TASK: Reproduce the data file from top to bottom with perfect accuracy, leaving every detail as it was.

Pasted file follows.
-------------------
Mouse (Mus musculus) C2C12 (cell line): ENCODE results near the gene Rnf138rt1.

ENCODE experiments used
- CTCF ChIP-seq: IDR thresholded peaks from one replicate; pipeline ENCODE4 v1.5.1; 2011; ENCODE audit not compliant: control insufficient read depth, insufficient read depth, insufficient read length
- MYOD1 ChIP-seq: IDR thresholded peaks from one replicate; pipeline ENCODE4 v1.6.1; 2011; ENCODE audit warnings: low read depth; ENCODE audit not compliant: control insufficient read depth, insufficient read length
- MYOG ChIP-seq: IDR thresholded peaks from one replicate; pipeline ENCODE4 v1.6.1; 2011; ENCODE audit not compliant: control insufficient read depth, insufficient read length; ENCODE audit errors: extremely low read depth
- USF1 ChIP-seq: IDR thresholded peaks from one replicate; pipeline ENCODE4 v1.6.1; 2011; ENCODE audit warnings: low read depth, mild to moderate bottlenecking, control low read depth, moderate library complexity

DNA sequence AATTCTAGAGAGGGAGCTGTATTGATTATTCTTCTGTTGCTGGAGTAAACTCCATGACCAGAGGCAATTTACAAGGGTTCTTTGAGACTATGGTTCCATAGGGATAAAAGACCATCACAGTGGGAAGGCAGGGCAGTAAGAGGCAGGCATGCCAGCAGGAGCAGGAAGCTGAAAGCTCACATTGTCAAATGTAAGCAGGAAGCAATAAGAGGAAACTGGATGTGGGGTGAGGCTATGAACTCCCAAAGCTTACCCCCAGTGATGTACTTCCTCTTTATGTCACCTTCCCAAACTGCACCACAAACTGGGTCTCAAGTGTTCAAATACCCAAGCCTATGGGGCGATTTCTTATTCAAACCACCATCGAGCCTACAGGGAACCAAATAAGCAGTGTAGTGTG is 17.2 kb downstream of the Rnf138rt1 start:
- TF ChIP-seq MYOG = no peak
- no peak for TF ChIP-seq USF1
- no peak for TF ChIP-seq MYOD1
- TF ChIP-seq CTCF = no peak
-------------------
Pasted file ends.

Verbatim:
Mouse (Mus musculus) C2C12 (cell line): ENCODE results near the gene Rnf138rt1.

ENCODE experiments used
- CTCF ChIP-seq: IDR thresholded peaks from one replicate; pipeline ENCODE4 v1.5.1; 2011; ENCODE audit not compliant: control insufficient read depth, insufficient read depth, insufficient read length
- MYOD1 ChIP-seq: IDR thresholded peaks from one replicate; pipeline ENCODE4 v1.6.1; 2011; ENCODE audit warnings: low read depth; ENCODE audit not compliant: control insufficient read depth, insufficient read length
- MYOG ChIP-seq: IDR thresholded peaks from one replicate; pipeline ENCODE4 v1.6.1; 2011; ENCODE audit not compliant: control insufficient read depth, insufficient read length; ENCODE audit errors: extremely low read depth
- USF1 ChIP-seq: IDR thresholded peaks from one replicate; pipeline ENCODE4 v1.6.1; 2011; ENCODE audit warnings: low read depth, mild to moderate bottlenecking, control low read depth, moderate library complexity

DNA sequence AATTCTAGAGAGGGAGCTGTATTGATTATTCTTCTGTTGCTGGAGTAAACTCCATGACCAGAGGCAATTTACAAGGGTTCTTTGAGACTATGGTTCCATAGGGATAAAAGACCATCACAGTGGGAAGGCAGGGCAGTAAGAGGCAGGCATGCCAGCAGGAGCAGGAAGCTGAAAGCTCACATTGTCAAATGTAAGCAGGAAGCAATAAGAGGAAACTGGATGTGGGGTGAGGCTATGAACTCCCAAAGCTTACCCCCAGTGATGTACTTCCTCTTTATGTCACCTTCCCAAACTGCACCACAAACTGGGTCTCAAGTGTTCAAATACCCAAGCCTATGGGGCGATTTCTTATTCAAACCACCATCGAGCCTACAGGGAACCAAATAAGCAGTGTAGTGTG is 17.2 kb downstream of the Rnf138rt1 start:
- TF ChIP-seq MYOG = no peak
- no peak for TF ChIP-seq USF1
- no peak for TF ChIP-seq MYOD1
- TF ChIP-seq CTCF = no peak